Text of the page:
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Jian Guangzhou: The nature of a journalist


Updated: 2010-11-09 16:14:00

Jian Guangzhou: The nature of a journalist

An undated file photo of Jian Guangzhou. [] 

Originally published in early 2009

"As reporters, we have to consider how the news will influence society."

- Jian Guangzhou

Editor's Note: In 2008 it seemed in China that one news story followed another. It was a career year for Jian Guangzhou, a journalist at the Shanghai-based Oriental Morning Post, because he had witnessed and reported many stories. But it was one extraordinary incident that year that made him more widely known.

His article, 14 Babies in Gansu Sickened with Kidney Stones after Drinking Sanlu Infant Formula, the first article in China to name the company of the contaminated formula, appeared in the Oriental Morning Post on Sept 11, 2008. He never imagined it would cause an "earthquake" that shook up the baby formula industry and generated a nationwide storm of quality accountability. Jian, 35, sporting a pair of glasses and a scholarly manner, had drawn public attention to food industry quality control through his work as a journalist, which improved the whole food industry in many ways and earned the nation's praise and his peers' admiration.

If we trace the reason why Jian became the first journalist to name Sanlu in the scandal, the answer is that he is a passionate and kindhearted journalist with an analytical mind. Those who knew him well were not surprised when he reported the scandal.

The first to reveal Sanlu

When Jian Guangzhou first heard the news that there were 14 infants being treated for kidney stones, his professional antenna warned him that this might be a case of food industry negligence. Although there had been previous reports of infants with kidney stones in both Hubei and Gansu provinces, when these reports referred to the company that made the formula, they just vaguely referred to it as "a company." Although readers had repeatedly asked the media to release the brand name of the formula that was sickening the babies, there was no media outlet willing to do so. The vague responses from the media prompted him to decide to follow up on the infants.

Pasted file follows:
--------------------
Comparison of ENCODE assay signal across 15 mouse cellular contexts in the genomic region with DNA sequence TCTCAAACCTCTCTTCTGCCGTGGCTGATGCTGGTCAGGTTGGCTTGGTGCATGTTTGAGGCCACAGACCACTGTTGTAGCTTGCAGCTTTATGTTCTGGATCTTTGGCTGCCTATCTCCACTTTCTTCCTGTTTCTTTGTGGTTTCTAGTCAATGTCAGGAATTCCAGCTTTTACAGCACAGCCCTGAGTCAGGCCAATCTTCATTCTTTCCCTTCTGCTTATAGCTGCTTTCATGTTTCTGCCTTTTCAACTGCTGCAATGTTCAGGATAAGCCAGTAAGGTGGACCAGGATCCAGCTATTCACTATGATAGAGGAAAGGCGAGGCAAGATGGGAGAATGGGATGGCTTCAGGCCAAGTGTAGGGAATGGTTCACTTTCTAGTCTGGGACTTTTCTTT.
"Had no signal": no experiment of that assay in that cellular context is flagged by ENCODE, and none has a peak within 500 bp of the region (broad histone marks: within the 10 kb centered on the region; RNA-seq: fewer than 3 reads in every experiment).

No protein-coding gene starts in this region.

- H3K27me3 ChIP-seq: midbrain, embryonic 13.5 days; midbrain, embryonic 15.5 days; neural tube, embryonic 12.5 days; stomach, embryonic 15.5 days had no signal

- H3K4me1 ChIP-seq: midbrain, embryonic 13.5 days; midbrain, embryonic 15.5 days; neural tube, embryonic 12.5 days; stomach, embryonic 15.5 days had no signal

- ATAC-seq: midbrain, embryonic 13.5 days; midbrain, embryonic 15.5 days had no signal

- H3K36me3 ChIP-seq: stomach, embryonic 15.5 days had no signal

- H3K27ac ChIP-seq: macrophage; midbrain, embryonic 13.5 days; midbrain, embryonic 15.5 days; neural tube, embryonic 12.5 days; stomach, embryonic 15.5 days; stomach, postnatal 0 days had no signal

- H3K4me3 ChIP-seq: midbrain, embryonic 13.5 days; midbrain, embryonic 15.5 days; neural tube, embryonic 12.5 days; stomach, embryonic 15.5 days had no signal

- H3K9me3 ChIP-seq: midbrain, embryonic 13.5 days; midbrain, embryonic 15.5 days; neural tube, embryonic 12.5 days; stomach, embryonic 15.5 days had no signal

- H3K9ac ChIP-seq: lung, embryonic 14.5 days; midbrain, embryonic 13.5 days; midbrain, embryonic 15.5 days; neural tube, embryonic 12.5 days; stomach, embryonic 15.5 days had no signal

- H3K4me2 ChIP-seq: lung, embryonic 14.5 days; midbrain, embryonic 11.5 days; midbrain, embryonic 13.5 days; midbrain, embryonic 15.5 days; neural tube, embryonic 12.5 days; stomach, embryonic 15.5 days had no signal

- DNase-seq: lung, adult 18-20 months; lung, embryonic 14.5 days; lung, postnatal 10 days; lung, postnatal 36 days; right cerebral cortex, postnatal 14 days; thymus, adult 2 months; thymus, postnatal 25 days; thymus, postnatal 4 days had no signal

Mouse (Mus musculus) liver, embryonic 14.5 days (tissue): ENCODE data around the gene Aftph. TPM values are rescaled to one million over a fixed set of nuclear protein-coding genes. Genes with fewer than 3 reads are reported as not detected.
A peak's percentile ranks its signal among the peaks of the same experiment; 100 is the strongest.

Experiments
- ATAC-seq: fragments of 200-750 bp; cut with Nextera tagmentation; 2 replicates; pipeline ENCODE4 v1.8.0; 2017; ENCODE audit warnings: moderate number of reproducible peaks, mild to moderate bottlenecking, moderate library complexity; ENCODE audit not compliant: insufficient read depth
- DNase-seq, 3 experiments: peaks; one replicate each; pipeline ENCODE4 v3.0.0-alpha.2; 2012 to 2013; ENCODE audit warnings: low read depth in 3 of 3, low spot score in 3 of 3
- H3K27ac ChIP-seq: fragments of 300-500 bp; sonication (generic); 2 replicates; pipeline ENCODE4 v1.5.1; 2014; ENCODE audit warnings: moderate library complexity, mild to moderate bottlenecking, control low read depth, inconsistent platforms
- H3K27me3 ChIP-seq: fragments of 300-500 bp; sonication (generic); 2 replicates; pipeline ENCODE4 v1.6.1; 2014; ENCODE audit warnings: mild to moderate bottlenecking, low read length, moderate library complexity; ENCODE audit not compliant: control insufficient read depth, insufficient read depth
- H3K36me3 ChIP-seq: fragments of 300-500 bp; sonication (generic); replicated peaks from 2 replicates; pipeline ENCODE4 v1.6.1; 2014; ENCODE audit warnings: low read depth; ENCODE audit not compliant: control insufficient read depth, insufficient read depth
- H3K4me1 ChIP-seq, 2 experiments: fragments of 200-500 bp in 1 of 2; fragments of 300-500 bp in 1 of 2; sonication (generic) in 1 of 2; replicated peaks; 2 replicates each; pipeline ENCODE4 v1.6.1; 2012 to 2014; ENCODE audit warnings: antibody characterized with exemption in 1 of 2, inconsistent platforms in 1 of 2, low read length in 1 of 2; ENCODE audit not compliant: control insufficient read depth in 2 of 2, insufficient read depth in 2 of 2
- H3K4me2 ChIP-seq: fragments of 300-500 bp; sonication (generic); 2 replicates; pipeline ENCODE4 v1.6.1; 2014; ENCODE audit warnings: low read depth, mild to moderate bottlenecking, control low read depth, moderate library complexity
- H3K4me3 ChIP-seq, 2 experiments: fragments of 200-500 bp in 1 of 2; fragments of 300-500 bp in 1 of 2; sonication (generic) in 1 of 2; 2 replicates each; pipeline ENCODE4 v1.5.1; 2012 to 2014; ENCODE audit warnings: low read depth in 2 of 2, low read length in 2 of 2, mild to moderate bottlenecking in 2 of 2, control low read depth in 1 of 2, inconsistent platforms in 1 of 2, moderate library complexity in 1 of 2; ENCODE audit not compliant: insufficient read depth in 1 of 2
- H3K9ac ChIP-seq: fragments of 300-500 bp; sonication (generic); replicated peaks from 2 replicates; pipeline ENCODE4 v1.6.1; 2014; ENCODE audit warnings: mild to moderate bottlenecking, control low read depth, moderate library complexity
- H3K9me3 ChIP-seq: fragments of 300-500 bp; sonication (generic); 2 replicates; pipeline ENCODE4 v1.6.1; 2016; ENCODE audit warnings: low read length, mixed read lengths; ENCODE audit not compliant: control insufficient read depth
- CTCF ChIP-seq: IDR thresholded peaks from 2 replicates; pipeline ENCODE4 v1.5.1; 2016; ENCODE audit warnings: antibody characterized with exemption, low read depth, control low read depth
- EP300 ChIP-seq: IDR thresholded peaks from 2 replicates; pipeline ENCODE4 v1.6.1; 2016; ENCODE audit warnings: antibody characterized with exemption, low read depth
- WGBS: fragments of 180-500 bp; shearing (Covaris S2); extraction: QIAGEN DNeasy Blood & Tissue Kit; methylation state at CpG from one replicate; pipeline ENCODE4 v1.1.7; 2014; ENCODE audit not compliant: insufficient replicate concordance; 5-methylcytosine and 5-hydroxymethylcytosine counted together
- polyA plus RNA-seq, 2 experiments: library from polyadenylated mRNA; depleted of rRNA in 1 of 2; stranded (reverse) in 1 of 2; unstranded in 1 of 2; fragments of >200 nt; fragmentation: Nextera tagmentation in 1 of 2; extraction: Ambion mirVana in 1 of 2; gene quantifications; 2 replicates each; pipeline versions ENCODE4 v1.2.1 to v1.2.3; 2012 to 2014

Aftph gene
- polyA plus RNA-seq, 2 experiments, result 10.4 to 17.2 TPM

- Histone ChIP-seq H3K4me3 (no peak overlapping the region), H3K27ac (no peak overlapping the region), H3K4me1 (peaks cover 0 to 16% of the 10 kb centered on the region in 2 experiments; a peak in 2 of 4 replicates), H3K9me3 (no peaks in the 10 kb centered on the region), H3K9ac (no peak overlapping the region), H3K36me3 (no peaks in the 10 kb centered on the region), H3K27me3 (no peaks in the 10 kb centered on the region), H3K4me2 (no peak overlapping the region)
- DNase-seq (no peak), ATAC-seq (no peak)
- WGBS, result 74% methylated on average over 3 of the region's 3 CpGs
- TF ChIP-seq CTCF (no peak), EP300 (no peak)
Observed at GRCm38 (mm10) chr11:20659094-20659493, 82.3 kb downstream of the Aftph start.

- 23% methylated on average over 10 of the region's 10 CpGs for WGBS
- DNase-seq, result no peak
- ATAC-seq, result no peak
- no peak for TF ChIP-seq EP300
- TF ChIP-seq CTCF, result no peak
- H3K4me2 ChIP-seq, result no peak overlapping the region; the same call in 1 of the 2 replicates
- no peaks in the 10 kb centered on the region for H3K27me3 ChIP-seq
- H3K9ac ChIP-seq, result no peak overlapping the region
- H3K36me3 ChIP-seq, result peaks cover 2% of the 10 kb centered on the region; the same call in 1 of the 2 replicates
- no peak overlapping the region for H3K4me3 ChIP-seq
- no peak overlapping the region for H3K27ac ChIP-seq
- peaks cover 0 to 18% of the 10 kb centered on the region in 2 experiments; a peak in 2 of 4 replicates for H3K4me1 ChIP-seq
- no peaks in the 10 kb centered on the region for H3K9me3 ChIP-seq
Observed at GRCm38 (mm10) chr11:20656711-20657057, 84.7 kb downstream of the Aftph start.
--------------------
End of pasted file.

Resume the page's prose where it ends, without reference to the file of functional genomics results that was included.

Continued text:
Jian paused when he found evidence linking the infants with Sanlu baby formula. Would he reveal the name of the maker? Sanlu was a well-known company with an estimated brand value of over 15 billion yuan. When he contacted the Sanlu Group, representatives said there were no problems with the quality of the Sanlu baby formula. But after traveling to Lanzhou, Gansu province, he saw that many parents were in tears after taking their sick infants to the hospitals. Jian was determined to reveal Sanlu by name in his report. He became the first journalist to link Sanlu to the scandal, and his report turned into a series of formula incident reports.

When the formula scandal came under the scrutiny of the Chinese community, baby formula manufacturers, the food industry and the public demanded quality accountability. "When I reported news, I don't care about my own safety. As reporters, we have to consider how the news will influence society," Jian said.

Jian Guangzhou: The nature of a journalist

About 17,000 boxes of Sanlu liquid milk, worth a total of 500,000 yuan are destroyed under supervision of local business regulators and ex-employees of Sanlu Group in Zaozhuang, Shandong province, March 5, 2009. [cnsphoto] 

Moved to write

A journalist needs passion, and Jian Guangzhou has always had it. "I am a very sensitive person," he said.